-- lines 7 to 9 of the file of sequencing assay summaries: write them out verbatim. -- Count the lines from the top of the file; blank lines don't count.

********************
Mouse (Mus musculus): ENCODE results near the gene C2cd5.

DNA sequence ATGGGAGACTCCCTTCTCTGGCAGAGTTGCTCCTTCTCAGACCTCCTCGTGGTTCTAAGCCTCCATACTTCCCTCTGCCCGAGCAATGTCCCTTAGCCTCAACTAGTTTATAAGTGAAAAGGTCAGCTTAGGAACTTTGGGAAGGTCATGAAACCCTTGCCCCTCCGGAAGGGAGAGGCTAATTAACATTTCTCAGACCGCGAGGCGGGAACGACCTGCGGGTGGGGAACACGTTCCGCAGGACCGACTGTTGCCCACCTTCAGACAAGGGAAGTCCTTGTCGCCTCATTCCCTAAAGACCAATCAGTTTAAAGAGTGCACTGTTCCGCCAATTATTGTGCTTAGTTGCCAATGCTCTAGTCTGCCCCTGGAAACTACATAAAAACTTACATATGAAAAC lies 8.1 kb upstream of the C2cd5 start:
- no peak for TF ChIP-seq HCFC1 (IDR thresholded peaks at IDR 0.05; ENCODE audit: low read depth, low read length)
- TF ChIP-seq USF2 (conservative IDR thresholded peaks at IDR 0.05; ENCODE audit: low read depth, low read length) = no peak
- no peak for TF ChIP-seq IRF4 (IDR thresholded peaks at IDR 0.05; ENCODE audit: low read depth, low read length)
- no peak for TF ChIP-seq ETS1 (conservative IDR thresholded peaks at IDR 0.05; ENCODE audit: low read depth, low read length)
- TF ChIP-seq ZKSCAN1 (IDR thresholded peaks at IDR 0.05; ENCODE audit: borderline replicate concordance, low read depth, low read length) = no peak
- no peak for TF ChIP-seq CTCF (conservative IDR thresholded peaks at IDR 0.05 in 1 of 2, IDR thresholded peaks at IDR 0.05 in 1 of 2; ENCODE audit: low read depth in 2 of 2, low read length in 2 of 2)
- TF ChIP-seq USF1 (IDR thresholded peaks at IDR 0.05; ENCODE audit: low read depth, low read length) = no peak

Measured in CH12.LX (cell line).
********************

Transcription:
- TF ChIP-seq ZKSCAN1 (IDR thresholded peaks at IDR 0.05; ENCODE audit: borderline replicate concordance, low read depth, low read length) = no peak
- no peak for TF ChIP-seq CTCF (conservative IDR thresholded peaks at IDR 0.05 in 1 of 2, IDR thresholded peaks at IDR 0.05 in 1 of 2; ENCODE audit: low read depth in 2 of 2, low read length in 2 of 2)
- TF ChIP-seq USF1 (IDR thresholded peaks at IDR 0.05; ENCODE audit: low read depth, low read length) = no peak